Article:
Dr. Judith Iriarte-Gross, left, listens as MTSU President Sidney A. McPhee explains the significance of the President‚Äôs Silver Column Award he presented to her Feb. 4 in her Wiser-Patten Science Hall office. (MTSU/A. Heidt)
Dr. Judith Iriarte-Gross’ nearly 18 years of being a passionate advocate for promoting four areas of science as career possibilities for girls and young women has led to special recognition from MTSU President Sidney A. McPhee.
McPhee presented Iriarte-Gross with the President’s Silver Column Award Feb. 4 in a small ceremony inside her office in Wiser-Patten Science Hall. She becomes the fifth recipient of the honor since he implemented the award in 2004.
“This validates the hard work all of us have been doing,” Iriarte-Gross said, discussing what the award means to her and mentioning the many volunteers who assist every year with events that girls can attend or workshops that adults participate in that can lead girls to choose a science, technology, engineering or mathematics — or STEM — career to pursue.
“We have to have girls in STEM education today for the STEM work force of tomorrow,” Iriarte-Gross added. “Girls want to see role models who look like them, are from the same town and are in STEM. They see these role models being successful and happy in their STEM careers.”
McPhee praised Iriarte-Gross, who is an MTSU chemistry professor, director of the MTSU Women in STEM Center and director of the annual Expanding Your Horizons conferences and Girls Raised in Tennessee Science (GRITS) workshops that bring STEM awareness to girls.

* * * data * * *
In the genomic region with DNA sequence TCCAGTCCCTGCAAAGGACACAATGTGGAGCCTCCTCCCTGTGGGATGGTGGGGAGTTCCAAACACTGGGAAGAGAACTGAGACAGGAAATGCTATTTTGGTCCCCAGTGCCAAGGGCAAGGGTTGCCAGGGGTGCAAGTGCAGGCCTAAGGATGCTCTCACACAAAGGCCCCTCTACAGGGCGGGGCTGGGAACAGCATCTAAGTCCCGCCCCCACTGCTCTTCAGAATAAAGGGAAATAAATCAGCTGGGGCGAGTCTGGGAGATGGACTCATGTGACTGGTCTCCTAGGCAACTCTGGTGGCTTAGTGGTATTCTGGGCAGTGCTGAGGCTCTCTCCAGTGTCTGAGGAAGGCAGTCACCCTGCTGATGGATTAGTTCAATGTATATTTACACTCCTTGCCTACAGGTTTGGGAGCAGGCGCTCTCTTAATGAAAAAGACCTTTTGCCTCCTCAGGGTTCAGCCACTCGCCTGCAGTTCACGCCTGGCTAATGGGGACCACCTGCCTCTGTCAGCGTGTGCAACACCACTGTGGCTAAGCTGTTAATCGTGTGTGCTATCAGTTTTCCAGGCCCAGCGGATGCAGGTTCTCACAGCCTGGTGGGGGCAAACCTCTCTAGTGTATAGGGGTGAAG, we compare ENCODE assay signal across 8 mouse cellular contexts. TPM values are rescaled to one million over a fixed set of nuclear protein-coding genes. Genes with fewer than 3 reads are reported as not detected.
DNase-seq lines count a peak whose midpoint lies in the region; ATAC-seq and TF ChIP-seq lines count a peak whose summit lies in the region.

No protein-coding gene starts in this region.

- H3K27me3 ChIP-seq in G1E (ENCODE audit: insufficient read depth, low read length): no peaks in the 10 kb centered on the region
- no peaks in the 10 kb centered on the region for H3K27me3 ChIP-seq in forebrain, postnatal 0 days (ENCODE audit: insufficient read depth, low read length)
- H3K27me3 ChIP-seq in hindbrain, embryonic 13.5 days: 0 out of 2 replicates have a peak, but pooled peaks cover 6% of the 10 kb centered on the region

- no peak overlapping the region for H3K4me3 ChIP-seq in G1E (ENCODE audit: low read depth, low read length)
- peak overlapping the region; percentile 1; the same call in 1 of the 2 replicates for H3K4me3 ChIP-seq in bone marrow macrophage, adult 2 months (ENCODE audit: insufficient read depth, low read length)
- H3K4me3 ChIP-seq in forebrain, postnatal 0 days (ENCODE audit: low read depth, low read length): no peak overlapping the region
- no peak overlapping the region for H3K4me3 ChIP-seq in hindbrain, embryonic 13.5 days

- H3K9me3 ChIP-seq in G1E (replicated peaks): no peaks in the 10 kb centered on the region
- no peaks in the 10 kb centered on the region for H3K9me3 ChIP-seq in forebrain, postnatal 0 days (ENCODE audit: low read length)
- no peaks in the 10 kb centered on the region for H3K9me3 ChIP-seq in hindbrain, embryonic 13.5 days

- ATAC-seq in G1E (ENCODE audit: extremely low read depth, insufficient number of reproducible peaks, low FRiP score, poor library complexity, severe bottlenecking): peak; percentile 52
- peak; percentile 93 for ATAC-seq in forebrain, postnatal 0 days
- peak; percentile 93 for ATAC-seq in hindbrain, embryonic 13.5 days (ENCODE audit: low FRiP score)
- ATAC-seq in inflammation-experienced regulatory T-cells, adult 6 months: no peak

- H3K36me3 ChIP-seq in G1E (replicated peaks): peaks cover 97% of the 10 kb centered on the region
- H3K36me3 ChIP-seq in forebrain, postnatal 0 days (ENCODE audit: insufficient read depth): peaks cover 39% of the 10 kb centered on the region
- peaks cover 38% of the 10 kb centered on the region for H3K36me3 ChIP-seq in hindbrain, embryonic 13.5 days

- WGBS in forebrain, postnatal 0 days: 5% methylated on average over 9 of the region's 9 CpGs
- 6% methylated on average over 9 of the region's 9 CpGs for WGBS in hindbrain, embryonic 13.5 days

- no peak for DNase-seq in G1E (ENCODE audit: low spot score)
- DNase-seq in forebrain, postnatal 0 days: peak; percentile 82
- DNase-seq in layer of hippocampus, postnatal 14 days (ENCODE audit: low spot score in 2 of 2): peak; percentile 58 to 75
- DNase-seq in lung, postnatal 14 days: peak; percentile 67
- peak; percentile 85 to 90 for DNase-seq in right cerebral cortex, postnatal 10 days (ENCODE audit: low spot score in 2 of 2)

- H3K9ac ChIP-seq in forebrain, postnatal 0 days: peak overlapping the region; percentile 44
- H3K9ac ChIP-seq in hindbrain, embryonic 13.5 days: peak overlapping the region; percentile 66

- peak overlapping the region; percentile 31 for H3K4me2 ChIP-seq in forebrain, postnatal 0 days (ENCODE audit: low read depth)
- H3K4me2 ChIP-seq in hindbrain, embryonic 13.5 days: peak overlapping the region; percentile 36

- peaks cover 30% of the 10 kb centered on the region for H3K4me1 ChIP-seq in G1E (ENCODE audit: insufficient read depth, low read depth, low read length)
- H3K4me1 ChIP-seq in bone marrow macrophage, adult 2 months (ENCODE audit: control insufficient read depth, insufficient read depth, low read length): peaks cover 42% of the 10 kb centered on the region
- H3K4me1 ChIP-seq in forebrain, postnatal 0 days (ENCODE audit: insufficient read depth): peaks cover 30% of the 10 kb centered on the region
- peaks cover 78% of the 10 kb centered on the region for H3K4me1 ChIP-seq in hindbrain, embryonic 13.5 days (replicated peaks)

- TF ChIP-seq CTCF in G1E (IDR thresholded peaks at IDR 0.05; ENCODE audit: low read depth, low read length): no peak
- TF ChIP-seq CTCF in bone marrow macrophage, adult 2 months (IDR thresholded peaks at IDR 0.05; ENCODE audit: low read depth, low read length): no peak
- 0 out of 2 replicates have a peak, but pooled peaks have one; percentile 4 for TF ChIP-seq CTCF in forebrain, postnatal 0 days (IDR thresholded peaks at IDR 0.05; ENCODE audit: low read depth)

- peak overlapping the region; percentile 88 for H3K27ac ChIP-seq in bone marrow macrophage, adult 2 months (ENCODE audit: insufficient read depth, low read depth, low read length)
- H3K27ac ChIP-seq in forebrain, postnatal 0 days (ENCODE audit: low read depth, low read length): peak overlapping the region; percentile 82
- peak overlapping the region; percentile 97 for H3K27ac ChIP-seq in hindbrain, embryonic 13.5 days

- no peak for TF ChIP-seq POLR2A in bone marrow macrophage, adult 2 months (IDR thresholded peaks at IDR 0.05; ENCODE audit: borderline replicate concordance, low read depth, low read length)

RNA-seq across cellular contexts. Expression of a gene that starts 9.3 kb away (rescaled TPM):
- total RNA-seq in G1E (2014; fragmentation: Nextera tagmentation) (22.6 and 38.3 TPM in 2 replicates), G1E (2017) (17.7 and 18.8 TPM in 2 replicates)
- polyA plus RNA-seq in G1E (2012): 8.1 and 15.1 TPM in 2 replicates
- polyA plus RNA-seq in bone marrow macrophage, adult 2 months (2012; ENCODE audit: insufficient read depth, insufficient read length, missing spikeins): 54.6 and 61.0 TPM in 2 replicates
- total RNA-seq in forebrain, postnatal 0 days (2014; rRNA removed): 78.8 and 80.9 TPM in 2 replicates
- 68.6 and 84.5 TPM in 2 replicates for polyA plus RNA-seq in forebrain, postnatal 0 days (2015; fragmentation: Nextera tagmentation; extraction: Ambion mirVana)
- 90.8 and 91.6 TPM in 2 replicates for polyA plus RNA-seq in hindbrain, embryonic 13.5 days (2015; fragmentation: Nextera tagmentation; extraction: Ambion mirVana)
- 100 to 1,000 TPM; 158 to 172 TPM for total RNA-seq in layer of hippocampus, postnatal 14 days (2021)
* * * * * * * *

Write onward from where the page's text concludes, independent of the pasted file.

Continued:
“It is designed to recognize employees who go above and beyond the call of duty, extraordinary individuals who really show their commitment to the university,” McPhee said in making the presentation of the silver pin with MTSU blue inlays, representing the shape of the Kirksey Old Main building columns.
He said Iriarte-Gross does this through her “caring for students and doing those things that really reach beyond what the expectations are. You certainly exhibit every characteristic associated with being an outstanding faculty member, an outstanding person.”
McPhee said he has watched Iriarte-Gross’ commitment through the years, “not only the GRITS program, but the attention you’ve paid to your students, the quality teaching … and you don’t expect anything in return for it, you don’t expect any kind of recognition.”
“You’ve changed a lot of lives,” he said to her, adding that she serves as a
“role model for faculty when it comes to caring for, teaching, retention, graduation — you open up the dictionary, and your picture is there under those categories.”
"Judith has championed the cause of making science more interesting and vital to young girls and, in doing so, has changed lives for the better across the nation," said MTSU Provost Brad Bartel. "She is an inspiration to her peers and students and her scholarship and service has bolstered our university."
First-year College of Basic and Applied Sciences Dean Bud Fischer said Iriarte-Gross “is a tireless worker with a real passion for the cause of increasing women in the STEM disciplines. Through her numerous activities she leads or is involved with, she has been able to touch the lives of a large number of young girls and women and have fueled their love of science.”
Previous recipients include:
• Sherian Huddleston, former associate vice provost for enrollment services and now retired;
• Larry Sizemore, supervisor of ground services;
• Suma Clark, former director of publications and graphics (now Creative and Visual Services) who retired, but serves as a web management team project coordinator in a part-time capacity for the university; and
• the late Dr. Charles Wolfe, who was a distinguished folklorist, author and English professor.
“Wow, I’m honored to be in the company of such notable past recipients,” Iriarte-Gross said.
Iriarte-Gross is coordinating this week’s GRITS Collaborative Project Annual Conference. It runs today through Friday, Feb. 8, in the Tom H. Jackson Building.